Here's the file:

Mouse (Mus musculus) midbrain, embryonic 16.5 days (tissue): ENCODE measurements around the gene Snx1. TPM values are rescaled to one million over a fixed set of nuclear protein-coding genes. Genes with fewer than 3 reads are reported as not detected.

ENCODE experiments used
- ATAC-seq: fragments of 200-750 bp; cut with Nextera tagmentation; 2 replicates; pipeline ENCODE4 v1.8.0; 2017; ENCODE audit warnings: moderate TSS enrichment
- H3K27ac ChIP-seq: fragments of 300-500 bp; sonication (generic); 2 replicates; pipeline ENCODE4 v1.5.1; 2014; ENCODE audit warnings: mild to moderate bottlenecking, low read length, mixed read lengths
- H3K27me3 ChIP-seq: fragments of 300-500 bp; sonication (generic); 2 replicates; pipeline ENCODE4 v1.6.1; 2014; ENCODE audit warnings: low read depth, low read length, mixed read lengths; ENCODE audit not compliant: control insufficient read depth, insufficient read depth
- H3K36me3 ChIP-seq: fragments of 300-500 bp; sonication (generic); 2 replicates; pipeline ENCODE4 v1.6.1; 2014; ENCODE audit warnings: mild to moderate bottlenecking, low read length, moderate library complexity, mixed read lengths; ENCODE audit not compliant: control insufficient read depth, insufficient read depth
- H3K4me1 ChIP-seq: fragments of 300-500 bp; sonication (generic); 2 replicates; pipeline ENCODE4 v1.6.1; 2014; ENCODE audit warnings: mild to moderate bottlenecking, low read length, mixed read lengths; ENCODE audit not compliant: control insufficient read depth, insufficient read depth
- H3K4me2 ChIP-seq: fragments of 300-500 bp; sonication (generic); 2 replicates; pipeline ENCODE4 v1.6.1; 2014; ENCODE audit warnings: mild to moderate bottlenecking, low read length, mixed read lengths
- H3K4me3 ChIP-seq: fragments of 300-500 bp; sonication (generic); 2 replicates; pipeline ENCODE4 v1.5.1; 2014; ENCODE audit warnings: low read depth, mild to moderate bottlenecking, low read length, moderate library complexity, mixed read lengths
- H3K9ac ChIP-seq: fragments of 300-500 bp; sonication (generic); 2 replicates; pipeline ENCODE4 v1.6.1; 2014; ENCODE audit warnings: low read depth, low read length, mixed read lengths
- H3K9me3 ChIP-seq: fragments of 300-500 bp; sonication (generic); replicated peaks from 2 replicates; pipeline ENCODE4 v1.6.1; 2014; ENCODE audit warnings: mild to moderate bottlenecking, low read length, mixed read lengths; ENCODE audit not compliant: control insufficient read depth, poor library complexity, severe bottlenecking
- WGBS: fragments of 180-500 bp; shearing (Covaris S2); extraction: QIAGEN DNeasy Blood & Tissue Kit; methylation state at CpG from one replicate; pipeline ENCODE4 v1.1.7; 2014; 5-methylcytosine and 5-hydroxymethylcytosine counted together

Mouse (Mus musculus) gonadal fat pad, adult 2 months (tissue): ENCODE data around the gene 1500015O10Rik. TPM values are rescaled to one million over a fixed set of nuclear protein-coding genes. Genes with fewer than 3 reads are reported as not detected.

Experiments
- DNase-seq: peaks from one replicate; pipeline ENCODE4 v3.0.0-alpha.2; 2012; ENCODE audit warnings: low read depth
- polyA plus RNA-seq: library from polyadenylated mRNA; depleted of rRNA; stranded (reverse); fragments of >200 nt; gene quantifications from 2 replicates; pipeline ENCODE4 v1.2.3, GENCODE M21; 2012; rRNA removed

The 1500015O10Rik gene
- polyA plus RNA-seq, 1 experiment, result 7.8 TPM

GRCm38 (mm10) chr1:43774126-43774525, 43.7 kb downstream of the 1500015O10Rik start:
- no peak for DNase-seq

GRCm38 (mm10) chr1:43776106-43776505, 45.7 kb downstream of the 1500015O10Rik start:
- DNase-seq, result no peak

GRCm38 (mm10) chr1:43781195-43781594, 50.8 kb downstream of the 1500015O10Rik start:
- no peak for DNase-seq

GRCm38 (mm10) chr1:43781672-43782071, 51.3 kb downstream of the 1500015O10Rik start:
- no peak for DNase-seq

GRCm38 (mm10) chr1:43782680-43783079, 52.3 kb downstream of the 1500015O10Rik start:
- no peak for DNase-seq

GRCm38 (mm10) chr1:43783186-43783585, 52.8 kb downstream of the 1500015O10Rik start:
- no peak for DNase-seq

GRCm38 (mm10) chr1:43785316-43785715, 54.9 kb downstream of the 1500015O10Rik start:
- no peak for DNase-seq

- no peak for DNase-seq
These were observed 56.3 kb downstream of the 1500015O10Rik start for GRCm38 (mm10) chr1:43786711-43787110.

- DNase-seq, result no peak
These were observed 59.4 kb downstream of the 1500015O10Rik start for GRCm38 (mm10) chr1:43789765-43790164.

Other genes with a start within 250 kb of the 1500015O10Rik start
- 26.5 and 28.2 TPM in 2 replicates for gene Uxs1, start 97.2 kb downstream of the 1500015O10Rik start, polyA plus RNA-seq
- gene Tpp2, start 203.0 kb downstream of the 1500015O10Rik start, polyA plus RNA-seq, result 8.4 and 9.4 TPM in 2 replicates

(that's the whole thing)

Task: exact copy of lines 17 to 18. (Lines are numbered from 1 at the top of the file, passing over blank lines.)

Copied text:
The 1500015O10Rik gene
- polyA plus RNA-seq, 1 experiment, result 7.8 TPM